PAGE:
“If the price of a shirt is 100 taka, we spend 13 taka for the labour cost; the rest of the cost is for accessories. We import all the accessories from other countries. If we could produce the accessories locally we could spend more money on the workers’ health and safety issues. We try to make a profit from this 13 taka because the rest of the costs are fixed.”
Thus it appears that factory managers are not motivated to record injuries or illness as they are concerned about future compensation payouts and related impacts on production costs.
The factory doctors are aware of worker health issues and the need for information in order to provide health services for the RMG workers. However they feel powerless to do anything about the situation as they are directly employed by the factory owner. The doctors have not been asked by their factory management to collect or forward data about the health problems of the workers that they see, even though the factory is required to report such data. All doctors expressed their concerns about health issues for the workers with one specifically expressing concern about the long term health consequences of working in the industry:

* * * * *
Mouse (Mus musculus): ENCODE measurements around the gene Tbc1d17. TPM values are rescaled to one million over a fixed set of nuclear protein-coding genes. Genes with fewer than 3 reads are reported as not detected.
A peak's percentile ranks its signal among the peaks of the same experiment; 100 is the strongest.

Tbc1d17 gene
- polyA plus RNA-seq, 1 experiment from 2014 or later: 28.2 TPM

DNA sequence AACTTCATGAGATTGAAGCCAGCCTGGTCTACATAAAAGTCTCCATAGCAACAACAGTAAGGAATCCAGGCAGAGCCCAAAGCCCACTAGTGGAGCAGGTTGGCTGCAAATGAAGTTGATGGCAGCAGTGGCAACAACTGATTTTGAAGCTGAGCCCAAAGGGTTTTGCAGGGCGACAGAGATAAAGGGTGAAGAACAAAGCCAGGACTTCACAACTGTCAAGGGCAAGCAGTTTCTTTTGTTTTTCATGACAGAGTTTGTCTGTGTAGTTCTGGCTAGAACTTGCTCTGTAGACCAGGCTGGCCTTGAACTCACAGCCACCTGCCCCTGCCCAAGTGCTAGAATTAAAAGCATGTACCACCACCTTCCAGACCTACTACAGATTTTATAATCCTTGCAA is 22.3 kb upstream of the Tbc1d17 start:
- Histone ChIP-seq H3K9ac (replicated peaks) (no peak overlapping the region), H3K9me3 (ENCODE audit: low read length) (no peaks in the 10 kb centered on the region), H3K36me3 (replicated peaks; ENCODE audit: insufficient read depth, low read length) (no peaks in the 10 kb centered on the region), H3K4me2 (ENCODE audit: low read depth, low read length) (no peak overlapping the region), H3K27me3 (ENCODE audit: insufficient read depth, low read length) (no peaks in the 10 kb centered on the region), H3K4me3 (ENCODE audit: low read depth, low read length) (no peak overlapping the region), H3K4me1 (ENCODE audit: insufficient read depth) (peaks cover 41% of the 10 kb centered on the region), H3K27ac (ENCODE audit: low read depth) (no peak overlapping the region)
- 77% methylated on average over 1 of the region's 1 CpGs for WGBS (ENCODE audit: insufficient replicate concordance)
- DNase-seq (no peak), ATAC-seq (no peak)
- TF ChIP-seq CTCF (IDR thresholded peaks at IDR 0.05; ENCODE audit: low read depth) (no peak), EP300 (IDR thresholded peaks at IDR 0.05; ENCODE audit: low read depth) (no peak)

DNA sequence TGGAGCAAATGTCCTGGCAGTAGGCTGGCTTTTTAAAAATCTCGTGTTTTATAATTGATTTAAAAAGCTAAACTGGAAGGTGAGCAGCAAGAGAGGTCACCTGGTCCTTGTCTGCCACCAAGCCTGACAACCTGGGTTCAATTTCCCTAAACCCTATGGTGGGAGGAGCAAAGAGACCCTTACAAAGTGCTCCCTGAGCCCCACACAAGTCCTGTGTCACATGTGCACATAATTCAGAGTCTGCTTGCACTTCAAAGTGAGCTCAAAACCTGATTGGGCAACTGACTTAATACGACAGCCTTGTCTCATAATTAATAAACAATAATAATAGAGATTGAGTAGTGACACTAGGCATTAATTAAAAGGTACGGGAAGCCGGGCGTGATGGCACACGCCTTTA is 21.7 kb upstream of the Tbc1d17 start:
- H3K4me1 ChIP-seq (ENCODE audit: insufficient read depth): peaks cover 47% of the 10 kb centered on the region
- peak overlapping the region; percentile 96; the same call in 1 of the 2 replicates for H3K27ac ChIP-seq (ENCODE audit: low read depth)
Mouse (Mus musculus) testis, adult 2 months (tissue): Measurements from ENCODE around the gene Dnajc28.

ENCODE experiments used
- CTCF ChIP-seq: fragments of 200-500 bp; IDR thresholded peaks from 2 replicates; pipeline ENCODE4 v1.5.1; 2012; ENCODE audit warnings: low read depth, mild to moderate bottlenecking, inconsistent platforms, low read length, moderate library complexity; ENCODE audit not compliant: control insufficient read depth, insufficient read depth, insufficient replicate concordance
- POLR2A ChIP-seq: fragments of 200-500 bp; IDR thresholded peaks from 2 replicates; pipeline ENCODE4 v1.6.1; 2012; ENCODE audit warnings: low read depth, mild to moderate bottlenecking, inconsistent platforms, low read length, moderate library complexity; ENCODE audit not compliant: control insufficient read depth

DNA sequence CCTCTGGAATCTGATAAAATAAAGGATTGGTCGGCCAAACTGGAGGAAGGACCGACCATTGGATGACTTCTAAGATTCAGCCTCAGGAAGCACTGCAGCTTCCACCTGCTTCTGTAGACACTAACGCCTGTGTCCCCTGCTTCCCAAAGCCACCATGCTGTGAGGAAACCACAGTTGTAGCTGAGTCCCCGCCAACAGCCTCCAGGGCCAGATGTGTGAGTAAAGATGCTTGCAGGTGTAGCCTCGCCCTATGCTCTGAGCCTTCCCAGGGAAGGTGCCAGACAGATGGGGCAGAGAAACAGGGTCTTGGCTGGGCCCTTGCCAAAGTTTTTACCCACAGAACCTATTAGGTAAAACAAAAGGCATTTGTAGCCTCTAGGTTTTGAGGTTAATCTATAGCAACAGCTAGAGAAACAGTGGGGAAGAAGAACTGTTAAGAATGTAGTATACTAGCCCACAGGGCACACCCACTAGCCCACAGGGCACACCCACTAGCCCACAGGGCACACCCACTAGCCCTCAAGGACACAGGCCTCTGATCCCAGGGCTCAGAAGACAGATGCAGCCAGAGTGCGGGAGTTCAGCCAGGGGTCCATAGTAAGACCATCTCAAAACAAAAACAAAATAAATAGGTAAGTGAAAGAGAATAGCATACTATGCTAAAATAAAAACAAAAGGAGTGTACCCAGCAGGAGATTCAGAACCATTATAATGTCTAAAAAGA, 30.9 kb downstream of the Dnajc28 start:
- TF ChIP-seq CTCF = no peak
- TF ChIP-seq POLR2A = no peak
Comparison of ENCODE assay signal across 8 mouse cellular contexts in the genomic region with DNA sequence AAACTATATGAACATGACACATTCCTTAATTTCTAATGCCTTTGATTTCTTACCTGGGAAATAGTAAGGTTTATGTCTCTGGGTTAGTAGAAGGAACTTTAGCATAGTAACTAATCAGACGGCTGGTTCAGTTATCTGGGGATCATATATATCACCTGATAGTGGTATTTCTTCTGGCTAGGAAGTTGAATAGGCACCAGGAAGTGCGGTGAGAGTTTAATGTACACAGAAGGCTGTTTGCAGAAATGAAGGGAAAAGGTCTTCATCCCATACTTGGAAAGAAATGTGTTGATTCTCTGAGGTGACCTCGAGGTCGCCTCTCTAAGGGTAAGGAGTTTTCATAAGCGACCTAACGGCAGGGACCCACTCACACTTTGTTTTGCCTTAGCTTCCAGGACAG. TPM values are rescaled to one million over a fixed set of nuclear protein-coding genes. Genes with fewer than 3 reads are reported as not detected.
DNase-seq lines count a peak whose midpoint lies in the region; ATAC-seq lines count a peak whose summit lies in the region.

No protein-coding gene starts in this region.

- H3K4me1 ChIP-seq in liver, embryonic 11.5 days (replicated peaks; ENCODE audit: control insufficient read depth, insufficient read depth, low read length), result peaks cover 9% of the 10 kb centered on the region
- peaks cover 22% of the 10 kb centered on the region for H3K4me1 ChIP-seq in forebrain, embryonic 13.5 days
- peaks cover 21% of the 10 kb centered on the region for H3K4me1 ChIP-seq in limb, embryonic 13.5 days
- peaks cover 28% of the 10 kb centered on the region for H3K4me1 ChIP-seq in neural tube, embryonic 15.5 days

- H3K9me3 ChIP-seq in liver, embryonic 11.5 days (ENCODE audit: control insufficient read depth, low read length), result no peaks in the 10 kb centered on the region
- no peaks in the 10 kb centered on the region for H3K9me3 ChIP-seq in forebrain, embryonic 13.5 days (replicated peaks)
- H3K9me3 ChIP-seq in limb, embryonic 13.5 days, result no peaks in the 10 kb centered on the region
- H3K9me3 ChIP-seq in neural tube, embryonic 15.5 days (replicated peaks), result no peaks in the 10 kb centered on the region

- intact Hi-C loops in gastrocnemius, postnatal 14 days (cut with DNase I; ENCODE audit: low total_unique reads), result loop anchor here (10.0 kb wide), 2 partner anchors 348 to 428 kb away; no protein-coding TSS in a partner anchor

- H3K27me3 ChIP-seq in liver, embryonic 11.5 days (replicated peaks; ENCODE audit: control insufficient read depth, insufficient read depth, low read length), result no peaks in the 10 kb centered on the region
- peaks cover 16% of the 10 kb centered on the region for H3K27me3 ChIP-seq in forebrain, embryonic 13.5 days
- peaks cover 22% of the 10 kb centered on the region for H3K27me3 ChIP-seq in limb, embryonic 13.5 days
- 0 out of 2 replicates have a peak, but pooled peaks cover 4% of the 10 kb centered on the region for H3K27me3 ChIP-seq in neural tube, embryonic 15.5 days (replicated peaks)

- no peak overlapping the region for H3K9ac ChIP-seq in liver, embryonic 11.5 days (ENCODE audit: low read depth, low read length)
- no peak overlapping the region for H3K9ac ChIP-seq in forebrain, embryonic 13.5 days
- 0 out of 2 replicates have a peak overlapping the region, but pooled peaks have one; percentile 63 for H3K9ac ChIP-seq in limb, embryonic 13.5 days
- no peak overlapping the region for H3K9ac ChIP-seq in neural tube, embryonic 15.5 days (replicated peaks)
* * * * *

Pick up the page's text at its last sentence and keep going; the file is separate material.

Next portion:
“Most of the women leave the factory job after the age of 35. They cannot continue their work in this sector after this age because of the hard work and the working environment. They constantly inhale cloth dust. You will hardly find a woman who is forty years old or above working in this sector. The government needs to develop a strategy to address the health problems of the workers. Otherwise, this population will be a huge burden of disease for the country in the future.”